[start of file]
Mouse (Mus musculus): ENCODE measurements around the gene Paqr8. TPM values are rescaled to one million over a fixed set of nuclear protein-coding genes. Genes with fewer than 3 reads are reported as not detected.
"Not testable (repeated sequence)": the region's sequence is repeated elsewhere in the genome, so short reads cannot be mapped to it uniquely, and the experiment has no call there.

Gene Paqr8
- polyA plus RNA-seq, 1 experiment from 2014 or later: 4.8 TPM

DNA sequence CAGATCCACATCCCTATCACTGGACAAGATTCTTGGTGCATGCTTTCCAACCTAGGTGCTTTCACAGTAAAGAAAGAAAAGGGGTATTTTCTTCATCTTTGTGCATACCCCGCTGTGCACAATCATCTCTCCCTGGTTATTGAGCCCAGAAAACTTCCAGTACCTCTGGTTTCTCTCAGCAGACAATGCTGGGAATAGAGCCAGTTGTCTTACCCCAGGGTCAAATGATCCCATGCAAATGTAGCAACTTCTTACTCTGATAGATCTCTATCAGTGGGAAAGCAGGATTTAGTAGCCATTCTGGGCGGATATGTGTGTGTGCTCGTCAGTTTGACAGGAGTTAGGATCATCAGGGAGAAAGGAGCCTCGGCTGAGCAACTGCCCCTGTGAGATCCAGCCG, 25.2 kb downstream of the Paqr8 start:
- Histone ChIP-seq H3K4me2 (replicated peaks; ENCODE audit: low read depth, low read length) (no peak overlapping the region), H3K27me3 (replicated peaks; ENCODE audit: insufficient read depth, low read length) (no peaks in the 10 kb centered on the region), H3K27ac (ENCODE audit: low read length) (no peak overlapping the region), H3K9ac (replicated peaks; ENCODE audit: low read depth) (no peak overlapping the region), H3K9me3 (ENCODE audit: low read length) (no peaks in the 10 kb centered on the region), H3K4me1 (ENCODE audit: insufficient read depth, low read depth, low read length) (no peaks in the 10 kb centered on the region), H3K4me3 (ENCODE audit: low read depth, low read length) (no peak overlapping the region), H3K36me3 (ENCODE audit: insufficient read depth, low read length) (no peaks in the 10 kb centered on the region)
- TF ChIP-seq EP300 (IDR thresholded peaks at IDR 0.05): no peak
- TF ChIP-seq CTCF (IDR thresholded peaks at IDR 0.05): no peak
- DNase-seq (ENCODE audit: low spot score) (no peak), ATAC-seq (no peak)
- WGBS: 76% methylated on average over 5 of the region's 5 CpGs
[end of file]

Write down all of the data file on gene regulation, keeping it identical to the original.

Mouse (Mus musculus): ENCODE measurements around the gene Paqr8. TPM values are rescaled to one million over a fixed set of nuclear protein-coding genes. Genes with fewer than 3 reads are reported as not detected.
"Not testable (repeated sequence)": the region's sequence is repeated elsewhere in the genome, so short reads cannot be mapped to it uniquely, and the experiment has no call there.

Gene Paqr8
- polyA plus RNA-seq, 1 experiment from 2014 or later: 4.8 TPM

DNA sequence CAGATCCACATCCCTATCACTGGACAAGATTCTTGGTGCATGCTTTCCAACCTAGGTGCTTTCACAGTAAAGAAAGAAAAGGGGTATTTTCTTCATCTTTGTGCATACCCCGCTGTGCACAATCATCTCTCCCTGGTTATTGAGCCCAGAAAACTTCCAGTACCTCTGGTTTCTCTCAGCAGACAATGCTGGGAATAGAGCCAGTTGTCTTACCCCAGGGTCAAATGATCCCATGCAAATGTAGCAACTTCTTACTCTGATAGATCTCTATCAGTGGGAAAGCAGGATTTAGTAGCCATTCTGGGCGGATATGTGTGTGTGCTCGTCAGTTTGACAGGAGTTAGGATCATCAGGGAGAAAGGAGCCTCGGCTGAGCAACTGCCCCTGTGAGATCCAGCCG, 25.2 kb downstream of the Paqr8 start:
- Histone ChIP-seq H3K4me2 (replicated peaks; ENCODE audit: low read depth, low read length) (no peak overlapping the region), H3K27me3 (replicated peaks; ENCODE audit: insufficient read depth, low read length) (no peaks in the 10 kb centered on the region), H3K27ac (ENCODE audit: low read length) (no peak overlapping the region), H3K9ac (replicated peaks; ENCODE audit: low read depth) (no peak overlapping the region), H3K9me3 (ENCODE audit: low read length) (no peaks in the 10 kb centered on the region), H3K4me1 (ENCODE audit: insufficient read depth, low read depth, low read length) (no peaks in the 10 kb centered on the region), H3K4me3 (ENCODE audit: low read depth, low read length) (no peak overlapping the region), H3K36me3 (ENCODE audit: insufficient read depth, low read length) (no peaks in the 10 kb centered on the region)
- TF ChIP-seq EP300 (IDR thresholded peaks at IDR 0.05): no peak
- TF ChIP-seq CTCF (IDR thresholded peaks at IDR 0.05): no peak
- DNase-seq (ENCODE audit: low spot score) (no peak), ATAC-seq (no peak)
- WGBS: 76% methylated on average over 5 of the region's 5 CpGs